I have posted below the comments I prepared for a panel on ‘Young People and the Digital Divide‘, organized by Catch22 at the Liberal Democrat Autumn Conference, Liverpool (20 September 2010), during which I talked about OxIS research on youth use and non-use of the Internet:
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In Britain as a whole, 17% of young people did not have access to the Internet in 2009: these people I call ‘non-users’.
One common perception of young people is that they are ‘digital natives’, meaning they are comfortable and adept at using computers and the Internet. This perception partially stems from the fact that more young people (about 83%) are online than older people (about 70%). This difference is almost entirely accounted for by students: all of whom have Internet access. Young non-students use the Internet less than any other group except retired people.
Non-users and employment
The first important characteristic of non-users is their job – mostly they don’t have one.
- 64% of young non-users (aged 16-24) are not employed
- 15% of users are not employed
This difference–almost 50 percentage points–is so large that you could say that the entire story is about jobs:that lack of employment is the real problem that underlies youth non-use of the Internet.
There is a further problem:
- Many jobs are advertised online
- Many potential employers require (or at least prefer) online applications
- Even when information is available offline, the online information is often more accessible
The point is, it is easier to get a job if you have Internet access. For the non-employed, lack of access makes it much harder to get a job.
This is a real Catch 22 situation…
Having a job is important for self-worth and identity. It is not only psychologically important; socially, a job integrates people into social networks, and a job is a key link to society. People with jobs pay more taxes, commit fewer crimes, and contribute to society rather than draining resources. The Internet gives people access to jobs, and to the economic opportunity and social mobility that go with them.
Non-users and education
A second characteristic I talked about was education. Everyone in school has Internet access, but non-users are not in school.
Non-users also tend to be less well educated: 82% of non-users have at best a secondary school education and none have a postgraduate university education, whereas 29% of users have only a secondary education and 25% have a post-graduate degree.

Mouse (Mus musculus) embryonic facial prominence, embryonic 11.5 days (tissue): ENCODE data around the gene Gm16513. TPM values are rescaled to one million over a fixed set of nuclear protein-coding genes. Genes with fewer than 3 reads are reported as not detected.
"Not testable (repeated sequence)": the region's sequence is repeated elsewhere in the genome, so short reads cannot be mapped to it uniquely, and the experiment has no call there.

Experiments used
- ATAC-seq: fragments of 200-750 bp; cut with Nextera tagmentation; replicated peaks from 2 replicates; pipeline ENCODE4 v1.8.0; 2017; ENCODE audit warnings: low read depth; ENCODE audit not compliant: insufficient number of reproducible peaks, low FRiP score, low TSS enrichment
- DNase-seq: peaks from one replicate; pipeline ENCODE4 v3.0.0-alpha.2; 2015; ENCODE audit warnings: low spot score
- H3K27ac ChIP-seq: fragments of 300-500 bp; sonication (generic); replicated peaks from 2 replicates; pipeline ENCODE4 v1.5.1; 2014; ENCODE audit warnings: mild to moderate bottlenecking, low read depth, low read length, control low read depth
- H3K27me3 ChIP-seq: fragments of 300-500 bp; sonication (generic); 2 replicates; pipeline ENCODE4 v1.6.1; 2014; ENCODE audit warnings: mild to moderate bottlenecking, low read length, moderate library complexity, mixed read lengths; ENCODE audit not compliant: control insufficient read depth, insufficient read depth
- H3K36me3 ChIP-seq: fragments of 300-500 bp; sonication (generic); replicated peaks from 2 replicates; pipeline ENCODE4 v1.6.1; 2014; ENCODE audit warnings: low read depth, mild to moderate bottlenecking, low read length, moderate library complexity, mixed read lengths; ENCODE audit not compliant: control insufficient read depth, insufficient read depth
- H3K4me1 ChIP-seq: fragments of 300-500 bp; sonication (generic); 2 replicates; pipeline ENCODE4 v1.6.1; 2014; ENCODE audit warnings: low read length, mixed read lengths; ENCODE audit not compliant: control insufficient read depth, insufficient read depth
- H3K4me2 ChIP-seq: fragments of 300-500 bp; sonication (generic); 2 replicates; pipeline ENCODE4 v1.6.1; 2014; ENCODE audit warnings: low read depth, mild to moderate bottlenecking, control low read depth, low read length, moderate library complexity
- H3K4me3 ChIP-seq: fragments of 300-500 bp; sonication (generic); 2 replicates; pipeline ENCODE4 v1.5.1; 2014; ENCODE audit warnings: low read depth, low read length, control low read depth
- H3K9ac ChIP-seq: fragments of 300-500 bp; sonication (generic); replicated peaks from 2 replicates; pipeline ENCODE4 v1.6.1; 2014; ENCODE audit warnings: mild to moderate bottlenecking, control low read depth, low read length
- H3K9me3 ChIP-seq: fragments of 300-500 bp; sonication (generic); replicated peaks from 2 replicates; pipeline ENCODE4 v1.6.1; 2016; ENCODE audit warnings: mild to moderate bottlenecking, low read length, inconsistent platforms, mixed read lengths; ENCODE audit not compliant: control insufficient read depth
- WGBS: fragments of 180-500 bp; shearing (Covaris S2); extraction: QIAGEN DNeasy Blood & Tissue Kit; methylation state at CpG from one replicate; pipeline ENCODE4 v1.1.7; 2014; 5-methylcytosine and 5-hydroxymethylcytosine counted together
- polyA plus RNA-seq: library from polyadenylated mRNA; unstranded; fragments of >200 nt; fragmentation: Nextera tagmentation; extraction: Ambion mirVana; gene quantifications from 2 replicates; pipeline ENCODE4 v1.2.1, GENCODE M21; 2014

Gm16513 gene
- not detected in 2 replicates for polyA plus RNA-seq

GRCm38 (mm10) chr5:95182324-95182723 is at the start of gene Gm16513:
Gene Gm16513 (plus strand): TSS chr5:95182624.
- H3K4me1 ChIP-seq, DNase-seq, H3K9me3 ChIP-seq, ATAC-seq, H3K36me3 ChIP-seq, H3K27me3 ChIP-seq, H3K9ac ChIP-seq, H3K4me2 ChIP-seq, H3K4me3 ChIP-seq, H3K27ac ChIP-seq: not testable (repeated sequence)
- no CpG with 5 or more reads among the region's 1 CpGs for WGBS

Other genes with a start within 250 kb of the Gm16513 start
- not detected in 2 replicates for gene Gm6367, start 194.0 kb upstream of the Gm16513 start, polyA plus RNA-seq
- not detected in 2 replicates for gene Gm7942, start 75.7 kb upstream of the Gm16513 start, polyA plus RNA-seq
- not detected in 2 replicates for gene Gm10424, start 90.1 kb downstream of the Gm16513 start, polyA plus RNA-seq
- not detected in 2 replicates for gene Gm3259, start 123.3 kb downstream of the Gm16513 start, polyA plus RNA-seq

This 53% point gap is a serious problem. The United Kingdom is a knowledge economy, and globalisation and other powerful trends are pushing it to be even more knowledge intensive. For this kind of economy, education is central. People who are better educated are more likely to be employed, are likely to be paid more, their jobs are likely to be more stable, they are more likely to have stable marriages or partnerships, and (of particular interest to government) they are likely to pay more taxes.
Job opportunities for people with no more than a secondary school education have been declining, and are likely to continue to decline. Lack of education is a real barrier to jobs, and lack of Internet access just makes it worse.
Partly as a result of lack of employment and education, most non-users have very low incomes (65% live in households with incomes below £12,500 / year; compared to 28% of British youth as a whole). [See my earlier blog post: What is more important for Internet use: age or income?]
Low income is one reason that they have no Internet access at home: many simply can’t afford it. When asked for the most important reason, they respond: ‘cost’. By comparison, among larger population of British non-users, ‘lack of interest’ is most important.
One bright spot is youth interest and willingness to participate: 69% of young non-users would like to use the Internet in the future (this is far more than the rest of the population, in which only 19% of non-users would use the Internet in the future).
This has been considered so far here from the point of view of Internet users. From the viewpoint of providers, the Internet is attractive in part because it is an extremely efficient, low-cost way to deliver government services, educational opportunities, health information and employment information.
These are powerful incentives, especially in a time of reduced budgets. The Internet is a key to give people access to well-paying jobs, a good education, and a host of other benefits.
Effective policy must be inclusive, and must allow a diverse range of solutions to address availability, affordability, and skills. It is worth a major effort to include everyone on the Internet.